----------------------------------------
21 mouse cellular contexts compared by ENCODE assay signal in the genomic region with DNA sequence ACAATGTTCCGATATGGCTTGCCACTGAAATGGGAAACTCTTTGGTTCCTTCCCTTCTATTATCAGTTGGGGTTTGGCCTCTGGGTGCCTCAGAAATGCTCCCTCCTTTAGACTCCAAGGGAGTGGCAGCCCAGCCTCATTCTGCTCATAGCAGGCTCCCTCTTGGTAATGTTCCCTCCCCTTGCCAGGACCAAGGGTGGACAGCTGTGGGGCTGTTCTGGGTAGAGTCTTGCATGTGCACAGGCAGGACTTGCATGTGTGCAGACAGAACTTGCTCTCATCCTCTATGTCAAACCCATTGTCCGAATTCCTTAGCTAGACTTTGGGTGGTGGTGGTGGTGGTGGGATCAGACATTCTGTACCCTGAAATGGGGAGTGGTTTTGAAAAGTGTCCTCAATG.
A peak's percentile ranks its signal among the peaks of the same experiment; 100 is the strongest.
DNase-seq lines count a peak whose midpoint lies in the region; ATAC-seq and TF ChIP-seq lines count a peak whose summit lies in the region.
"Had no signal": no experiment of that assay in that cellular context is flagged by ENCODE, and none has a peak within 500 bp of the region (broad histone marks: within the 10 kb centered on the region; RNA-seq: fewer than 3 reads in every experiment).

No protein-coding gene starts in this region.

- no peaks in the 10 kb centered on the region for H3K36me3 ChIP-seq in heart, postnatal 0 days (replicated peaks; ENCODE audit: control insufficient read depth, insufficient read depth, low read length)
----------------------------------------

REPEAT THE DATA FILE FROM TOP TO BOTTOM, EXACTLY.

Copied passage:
21 mouse cellular contexts compared by ENCODE assay signal in the genomic region with DNA sequence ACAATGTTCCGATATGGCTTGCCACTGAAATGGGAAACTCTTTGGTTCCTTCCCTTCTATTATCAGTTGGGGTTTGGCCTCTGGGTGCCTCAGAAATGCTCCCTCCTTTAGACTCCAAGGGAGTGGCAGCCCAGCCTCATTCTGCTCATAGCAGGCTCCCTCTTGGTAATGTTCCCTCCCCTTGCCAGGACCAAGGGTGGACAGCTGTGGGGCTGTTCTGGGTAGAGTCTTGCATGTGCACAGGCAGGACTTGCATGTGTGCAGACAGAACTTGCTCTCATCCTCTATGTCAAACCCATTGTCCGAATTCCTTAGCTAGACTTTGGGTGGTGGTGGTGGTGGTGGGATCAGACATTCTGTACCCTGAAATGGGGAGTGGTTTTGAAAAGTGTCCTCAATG.
A peak's percentile ranks its signal among the peaks of the same experiment; 100 is the strongest.
DNase-seq lines count a peak whose midpoint lies in the region; ATAC-seq and TF ChIP-seq lines count a peak whose summit lies in the region.
"Had no signal": no experiment of that assay in that cellular context is flagged by ENCODE, and none has a peak within 500 bp of the region (broad histone marks: within the 10 kb centered on the region; RNA-seq: fewer than 3 reads in every experiment).

No protein-coding gene starts in this region.

- no peaks in the 10 kb centered on the region for H3K36me3 ChIP-seq in heart, postnatal 0 days (replicated peaks; ENCODE audit: control insufficient read depth, insufficient read depth, low read length)